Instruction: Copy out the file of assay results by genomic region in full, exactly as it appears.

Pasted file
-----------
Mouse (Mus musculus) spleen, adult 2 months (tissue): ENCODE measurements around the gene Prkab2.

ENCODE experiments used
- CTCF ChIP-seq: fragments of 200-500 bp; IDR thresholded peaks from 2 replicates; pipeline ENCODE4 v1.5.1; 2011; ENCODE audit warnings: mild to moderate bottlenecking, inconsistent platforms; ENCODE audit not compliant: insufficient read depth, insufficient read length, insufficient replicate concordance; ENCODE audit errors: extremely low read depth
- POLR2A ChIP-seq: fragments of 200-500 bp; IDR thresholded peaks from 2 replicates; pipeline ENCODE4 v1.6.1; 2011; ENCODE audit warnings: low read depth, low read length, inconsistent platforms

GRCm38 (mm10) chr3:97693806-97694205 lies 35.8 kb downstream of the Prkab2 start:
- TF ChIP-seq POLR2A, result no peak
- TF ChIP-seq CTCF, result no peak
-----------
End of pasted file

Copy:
Mouse (Mus musculus) spleen, adult 2 months (tissue): ENCODE measurements around the gene Prkab2.

ENCODE experiments used
- CTCF ChIP-seq: fragments of 200-500 bp; IDR thresholded peaks from 2 replicates; pipeline ENCODE4 v1.5.1; 2011; ENCODE audit warnings: mild to moderate bottlenecking, inconsistent platforms; ENCODE audit not compliant: insufficient read depth, insufficient read length, insufficient replicate concordance; ENCODE audit errors: extremely low read depth
- POLR2A ChIP-seq: fragments of 200-500 bp; IDR thresholded peaks from 2 replicates; pipeline ENCODE4 v1.6.1; 2011; ENCODE audit warnings: low read depth, low read length, inconsistent platforms

GRCm38 (mm10) chr3:97693806-97694205 lies 35.8 kb downstream of the Prkab2 start:
- TF ChIP-seq POLR2A, result no peak
- TF ChIP-seq CTCF, result no peak